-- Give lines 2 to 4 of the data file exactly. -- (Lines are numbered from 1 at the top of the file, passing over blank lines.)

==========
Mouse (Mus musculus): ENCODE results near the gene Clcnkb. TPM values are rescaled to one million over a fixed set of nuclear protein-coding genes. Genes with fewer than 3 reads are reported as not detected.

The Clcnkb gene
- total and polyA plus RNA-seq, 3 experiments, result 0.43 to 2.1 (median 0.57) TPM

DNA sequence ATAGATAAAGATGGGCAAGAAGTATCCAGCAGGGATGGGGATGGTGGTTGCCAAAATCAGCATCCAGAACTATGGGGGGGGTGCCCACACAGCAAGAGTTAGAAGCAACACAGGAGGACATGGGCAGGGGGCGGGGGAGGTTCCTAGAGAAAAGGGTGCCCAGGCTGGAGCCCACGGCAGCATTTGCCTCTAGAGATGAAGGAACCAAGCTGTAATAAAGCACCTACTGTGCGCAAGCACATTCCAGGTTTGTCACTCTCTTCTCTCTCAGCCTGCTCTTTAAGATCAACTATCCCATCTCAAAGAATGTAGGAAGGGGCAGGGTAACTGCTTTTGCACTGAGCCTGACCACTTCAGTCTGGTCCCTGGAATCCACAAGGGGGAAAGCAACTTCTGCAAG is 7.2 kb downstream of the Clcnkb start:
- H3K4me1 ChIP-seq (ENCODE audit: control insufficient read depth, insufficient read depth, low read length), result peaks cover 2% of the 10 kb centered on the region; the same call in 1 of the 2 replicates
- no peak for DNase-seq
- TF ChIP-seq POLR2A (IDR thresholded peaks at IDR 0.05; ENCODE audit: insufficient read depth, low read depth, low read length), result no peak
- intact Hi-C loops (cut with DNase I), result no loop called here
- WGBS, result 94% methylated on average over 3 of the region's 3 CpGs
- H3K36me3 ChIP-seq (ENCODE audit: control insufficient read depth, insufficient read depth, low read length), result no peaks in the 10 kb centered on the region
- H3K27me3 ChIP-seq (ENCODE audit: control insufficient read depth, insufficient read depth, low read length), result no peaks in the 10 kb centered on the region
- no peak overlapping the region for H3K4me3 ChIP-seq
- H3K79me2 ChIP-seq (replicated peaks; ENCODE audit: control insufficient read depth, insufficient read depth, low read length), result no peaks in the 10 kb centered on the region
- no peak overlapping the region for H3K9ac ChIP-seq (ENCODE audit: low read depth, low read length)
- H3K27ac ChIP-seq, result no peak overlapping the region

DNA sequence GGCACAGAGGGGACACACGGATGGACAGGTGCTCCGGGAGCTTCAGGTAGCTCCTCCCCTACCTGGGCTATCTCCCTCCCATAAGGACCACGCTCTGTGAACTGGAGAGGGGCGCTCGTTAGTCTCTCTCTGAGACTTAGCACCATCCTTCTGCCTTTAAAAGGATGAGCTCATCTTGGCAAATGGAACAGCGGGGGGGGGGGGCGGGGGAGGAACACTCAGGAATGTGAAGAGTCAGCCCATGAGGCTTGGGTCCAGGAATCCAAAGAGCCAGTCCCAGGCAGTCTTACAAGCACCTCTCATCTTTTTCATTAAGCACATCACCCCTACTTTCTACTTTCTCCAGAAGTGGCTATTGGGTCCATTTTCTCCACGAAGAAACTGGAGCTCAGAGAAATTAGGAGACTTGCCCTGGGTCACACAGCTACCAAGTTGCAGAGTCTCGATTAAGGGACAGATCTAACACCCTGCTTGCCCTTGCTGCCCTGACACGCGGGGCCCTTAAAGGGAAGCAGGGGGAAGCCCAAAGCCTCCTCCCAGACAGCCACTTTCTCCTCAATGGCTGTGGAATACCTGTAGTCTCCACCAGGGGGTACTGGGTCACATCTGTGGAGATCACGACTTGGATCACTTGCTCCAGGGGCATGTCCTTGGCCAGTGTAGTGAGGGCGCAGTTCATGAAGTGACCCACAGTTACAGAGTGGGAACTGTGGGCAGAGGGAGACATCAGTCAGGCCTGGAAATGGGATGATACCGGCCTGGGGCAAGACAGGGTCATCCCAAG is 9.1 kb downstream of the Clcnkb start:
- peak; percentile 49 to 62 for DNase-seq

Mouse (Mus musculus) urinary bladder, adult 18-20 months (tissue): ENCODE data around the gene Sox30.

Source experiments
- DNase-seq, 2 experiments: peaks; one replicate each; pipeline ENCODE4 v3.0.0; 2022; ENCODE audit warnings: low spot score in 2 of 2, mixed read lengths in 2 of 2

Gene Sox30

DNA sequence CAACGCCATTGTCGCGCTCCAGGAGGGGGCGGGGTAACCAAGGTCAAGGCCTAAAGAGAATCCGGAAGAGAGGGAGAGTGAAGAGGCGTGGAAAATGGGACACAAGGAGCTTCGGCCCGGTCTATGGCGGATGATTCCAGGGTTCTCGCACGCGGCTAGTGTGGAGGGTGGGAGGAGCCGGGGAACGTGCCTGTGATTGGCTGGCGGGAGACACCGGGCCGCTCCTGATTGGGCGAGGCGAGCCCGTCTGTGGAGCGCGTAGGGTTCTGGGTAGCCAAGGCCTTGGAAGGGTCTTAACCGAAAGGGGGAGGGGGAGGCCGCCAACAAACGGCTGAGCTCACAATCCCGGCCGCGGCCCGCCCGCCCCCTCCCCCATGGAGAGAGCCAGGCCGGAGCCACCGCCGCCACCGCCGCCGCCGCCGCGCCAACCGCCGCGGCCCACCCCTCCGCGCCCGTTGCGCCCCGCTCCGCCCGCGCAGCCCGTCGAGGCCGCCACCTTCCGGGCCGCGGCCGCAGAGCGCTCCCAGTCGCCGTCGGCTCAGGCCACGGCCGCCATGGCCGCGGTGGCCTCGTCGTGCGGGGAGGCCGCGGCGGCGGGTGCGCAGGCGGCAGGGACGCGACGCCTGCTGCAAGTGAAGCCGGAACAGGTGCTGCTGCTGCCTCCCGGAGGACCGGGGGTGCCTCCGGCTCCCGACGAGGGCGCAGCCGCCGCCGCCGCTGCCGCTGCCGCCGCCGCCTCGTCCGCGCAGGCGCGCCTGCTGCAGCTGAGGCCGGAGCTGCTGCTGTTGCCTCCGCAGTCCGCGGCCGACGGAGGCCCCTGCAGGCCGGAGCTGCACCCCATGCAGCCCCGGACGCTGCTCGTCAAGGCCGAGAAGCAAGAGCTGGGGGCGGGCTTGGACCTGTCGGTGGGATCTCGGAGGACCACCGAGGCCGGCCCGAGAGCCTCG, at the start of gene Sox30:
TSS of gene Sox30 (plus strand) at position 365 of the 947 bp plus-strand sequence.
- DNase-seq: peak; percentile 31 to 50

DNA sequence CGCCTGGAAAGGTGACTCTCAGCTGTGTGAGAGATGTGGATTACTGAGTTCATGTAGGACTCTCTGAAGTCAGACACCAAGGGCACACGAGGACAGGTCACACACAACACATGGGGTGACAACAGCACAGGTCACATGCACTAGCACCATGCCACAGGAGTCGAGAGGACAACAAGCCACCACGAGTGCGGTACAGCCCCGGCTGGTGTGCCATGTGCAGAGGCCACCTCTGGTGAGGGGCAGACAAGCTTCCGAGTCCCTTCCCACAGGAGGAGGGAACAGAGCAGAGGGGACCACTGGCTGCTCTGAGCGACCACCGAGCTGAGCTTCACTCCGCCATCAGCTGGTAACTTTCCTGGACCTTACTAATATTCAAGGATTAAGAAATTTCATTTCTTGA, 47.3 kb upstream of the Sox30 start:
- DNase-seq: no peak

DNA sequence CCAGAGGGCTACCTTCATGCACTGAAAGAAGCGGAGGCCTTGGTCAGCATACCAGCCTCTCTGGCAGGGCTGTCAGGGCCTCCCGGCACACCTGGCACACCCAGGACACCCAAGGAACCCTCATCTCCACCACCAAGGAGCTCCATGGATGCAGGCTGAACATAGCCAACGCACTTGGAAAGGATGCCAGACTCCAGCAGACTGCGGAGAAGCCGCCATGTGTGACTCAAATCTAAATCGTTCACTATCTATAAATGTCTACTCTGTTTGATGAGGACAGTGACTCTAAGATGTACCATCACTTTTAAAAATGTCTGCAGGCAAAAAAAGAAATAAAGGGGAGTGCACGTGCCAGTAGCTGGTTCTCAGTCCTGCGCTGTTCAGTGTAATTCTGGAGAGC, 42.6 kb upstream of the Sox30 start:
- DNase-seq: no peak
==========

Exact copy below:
The Clcnkb gene
- total and polyA plus RNA-seq, 3 experiments, result 0.43 to 2.1 (median 0.57) TPM

DNA sequence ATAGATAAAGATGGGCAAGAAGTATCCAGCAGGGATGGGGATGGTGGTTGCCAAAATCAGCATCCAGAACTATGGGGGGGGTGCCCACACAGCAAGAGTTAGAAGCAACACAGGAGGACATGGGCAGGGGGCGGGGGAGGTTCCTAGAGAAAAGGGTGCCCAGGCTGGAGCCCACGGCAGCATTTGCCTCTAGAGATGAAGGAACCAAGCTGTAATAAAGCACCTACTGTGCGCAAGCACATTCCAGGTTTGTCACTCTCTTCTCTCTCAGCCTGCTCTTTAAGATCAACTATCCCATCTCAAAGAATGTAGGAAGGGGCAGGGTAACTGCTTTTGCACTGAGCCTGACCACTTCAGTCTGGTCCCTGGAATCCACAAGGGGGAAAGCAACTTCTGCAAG is 7.2 kb downstream of the Clcnkb start: